Eagles Over The Western Front Vol.03


    Eagles Over The Western Front Vol.3
    Mike Butterworth | Bill Lacey
    Bear Alley Books, 84 pages, Black / White

    The third volume of Eagles Over the Western Front brings the epic story of Harry Hawkes to a dramatic climax. As our new book opens, Harry and his comrades, Entwistle and Pootle, are piloting Sopwith Camels for a squadron on the Western Front in France in 1917.

    Facing them across the ‘line’ is Manfred von Richthofen—the Red Baron—and his infamous ‘Flying Circus’ of German fighter aircraft, the Jagdgeschwader 1 squadron. Richthofen would become the highest scoring ace of the Great War, officially credited with some 80 kills.

    Harry faces danger from both sides of the line. At the squadron’s base there are newcomers like the despicable and arrogant Dave Buller, or Entwistle’s younger brother, Algy, a slacker and a thief. And then there’s Polly, the parrot, who may hold the key to a German offensive…

    What happens when Harry chooses to aid the escape of a German pilot, finds himself chased through the streets of Berlin and lands up in a shell hole in no-man’s land with Crown Prince Wilhelm and the Red Baron, will keep you on the edge of your seat.

    Bear Alley Books is proud to present the concluding volume of Eagles Over the Western Front, the classic story of aerial action set during the days of the R.F.C. Created by Mike Butterworth and Bill Lacey and serialised in the pages of Look and Learn in 1971-73, Eagles ran a magnificent 116 episodes. Now, for the first time in thirty years, the complete story will be available, with two-thirds of the story scanned from surviving original art boards.

    Author Mike Butterworth is better known for writing ‘The Rise and Fall of the Trigan Empire’, but his career began many years before as a scriptwriter and editor for the Amalgamated Press’s Sun, where penned dozens of stories featuring historical characters (Billy the Kid, Dick Turpin, Robin Hood) as well as creating ‘Max Bravo, the Happy Hussar’ and ‘Battler Britton’. For Comet he wrote authentic historical dramas as well as creating the science fiction adventurer ‘Jet-Ace Logan’. Editorially he created the innovative Playhour Pictures, Valentine and the teenage magazine Honey. A prolific novelist, he wrote crime thrillers, bodice-rippers and historicals under a variety of pen-names.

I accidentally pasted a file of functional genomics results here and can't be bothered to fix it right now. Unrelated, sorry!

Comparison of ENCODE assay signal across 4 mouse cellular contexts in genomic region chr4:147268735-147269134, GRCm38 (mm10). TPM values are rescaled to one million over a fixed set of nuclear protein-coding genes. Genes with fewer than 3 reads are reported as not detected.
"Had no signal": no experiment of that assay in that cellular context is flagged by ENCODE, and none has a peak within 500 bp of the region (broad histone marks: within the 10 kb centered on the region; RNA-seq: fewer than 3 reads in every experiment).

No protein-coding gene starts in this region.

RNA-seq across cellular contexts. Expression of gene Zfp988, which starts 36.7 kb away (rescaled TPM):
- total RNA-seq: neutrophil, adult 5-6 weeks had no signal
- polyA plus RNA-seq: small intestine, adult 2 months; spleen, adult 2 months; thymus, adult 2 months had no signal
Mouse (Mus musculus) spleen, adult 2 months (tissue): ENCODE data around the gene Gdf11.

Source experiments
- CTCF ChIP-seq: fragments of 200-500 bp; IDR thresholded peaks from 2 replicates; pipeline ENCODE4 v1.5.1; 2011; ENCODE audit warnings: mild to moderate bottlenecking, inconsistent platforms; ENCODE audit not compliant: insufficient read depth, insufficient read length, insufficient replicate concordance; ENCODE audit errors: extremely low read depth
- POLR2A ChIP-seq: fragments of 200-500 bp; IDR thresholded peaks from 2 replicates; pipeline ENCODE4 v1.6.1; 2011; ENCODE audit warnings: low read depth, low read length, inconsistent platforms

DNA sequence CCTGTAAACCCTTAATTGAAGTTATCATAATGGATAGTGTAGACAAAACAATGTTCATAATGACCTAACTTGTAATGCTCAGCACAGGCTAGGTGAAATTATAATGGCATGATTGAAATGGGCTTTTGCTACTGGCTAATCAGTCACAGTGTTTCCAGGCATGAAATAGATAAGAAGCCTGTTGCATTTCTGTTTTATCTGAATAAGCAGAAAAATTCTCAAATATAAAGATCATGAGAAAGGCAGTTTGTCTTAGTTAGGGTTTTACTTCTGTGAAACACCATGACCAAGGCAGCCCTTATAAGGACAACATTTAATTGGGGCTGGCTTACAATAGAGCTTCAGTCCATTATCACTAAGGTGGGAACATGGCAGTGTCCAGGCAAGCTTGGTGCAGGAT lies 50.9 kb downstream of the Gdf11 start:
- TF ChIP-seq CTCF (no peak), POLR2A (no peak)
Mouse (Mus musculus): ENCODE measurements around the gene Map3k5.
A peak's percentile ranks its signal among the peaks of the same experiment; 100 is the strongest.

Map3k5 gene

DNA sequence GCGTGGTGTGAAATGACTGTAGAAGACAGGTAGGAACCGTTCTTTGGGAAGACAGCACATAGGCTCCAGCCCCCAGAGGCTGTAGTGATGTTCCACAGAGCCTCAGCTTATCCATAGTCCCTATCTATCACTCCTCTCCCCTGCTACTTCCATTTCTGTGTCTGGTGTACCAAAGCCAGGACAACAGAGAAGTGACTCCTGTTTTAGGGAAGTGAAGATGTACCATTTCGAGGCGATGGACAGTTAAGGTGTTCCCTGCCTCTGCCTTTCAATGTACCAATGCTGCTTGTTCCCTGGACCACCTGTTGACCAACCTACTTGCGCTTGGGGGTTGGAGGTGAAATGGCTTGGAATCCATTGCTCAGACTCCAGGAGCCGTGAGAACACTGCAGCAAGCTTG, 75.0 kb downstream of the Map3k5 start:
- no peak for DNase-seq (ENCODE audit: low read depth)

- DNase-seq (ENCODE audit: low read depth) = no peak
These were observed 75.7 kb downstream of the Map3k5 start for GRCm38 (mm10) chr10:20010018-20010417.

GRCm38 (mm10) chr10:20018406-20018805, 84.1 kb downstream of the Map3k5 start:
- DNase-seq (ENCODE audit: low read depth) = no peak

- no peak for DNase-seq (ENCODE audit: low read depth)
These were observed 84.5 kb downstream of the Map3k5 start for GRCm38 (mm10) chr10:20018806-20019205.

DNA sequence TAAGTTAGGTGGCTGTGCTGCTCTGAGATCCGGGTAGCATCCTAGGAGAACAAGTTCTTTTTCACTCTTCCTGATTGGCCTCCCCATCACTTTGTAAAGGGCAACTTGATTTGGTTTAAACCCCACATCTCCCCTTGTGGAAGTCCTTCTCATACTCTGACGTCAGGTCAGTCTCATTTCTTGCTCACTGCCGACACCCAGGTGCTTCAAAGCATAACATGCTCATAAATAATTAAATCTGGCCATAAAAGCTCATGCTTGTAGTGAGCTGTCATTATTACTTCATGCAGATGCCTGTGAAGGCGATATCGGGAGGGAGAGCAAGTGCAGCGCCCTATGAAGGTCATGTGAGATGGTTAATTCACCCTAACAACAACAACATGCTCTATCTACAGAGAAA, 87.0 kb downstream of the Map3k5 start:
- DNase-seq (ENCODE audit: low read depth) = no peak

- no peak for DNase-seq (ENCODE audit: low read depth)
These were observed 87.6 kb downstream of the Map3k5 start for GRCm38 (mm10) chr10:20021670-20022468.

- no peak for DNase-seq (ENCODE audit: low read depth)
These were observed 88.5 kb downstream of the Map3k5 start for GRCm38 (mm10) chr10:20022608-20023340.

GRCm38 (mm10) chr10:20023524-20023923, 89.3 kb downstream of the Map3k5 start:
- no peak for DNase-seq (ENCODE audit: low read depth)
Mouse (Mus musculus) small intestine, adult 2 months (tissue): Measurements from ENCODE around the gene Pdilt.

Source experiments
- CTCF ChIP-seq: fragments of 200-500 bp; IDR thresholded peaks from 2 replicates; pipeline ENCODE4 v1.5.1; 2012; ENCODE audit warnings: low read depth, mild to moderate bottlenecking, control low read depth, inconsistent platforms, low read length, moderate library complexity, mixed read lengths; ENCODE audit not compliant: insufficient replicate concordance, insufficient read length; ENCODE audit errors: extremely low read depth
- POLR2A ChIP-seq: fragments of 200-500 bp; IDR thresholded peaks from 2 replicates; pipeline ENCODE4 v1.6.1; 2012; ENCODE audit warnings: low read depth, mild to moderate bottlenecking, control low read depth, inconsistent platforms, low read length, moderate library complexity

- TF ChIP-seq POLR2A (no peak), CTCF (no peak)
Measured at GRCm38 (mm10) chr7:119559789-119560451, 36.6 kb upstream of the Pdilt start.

Bill Lacey’s first strips appeared in 1951, although the best of his early work appeared in the pages of Super Detective Library, where he was the original artist for Rick Random and Blackshirt. Lacey’s work appeared in dozens of comics in the 1950s and 1960s, including Mickey Mouse Weekly, Cowboy Picture Library, Knockout, Express Weekly, Thriller Picture Library, Princess, Film Fun, Valiant, Buster, Tiger and Lion; during this time his strips ranged from adaptations of western novels such as ‘The Covered Wagon’ to weird fantasy classics like ‘Mytek the Mighty’. In the 1970s he drew extensively for Look and Learn and for a number of D. C. Thomson’s boys’ papers, Bullet, Crunch and Buddy. Volume three’s introduction takes a longer look at Lacey’s lengthy career.

    Out of stock